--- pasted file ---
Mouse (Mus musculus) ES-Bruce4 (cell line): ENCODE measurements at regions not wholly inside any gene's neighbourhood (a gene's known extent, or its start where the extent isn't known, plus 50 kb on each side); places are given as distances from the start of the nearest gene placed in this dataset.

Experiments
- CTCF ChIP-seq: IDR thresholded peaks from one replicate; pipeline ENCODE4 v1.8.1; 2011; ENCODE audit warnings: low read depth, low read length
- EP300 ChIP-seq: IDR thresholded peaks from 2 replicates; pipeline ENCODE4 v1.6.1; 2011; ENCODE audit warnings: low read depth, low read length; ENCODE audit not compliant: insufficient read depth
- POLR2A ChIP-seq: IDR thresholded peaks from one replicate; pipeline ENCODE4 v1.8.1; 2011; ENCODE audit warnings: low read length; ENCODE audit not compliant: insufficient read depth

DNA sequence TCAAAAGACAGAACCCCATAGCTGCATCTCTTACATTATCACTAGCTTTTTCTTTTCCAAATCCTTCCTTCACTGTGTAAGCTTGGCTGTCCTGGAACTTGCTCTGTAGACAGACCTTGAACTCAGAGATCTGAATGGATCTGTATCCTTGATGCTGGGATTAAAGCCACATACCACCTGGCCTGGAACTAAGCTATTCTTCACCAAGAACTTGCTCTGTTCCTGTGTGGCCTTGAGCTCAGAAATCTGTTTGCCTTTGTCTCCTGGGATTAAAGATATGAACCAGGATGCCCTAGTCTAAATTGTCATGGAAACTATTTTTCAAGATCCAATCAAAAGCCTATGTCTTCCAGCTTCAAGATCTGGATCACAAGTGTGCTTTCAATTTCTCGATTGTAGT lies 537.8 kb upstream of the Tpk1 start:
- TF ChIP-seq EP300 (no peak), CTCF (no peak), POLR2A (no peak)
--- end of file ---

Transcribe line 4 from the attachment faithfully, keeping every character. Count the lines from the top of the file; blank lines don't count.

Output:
- EP300 ChIP-seq: IDR thresholded peaks from 2 replicates; pipeline ENCODE4 v1.6.1; 2011; ENCODE audit warnings: low read depth, low read length; ENCODE audit not compliant: insufficient read depth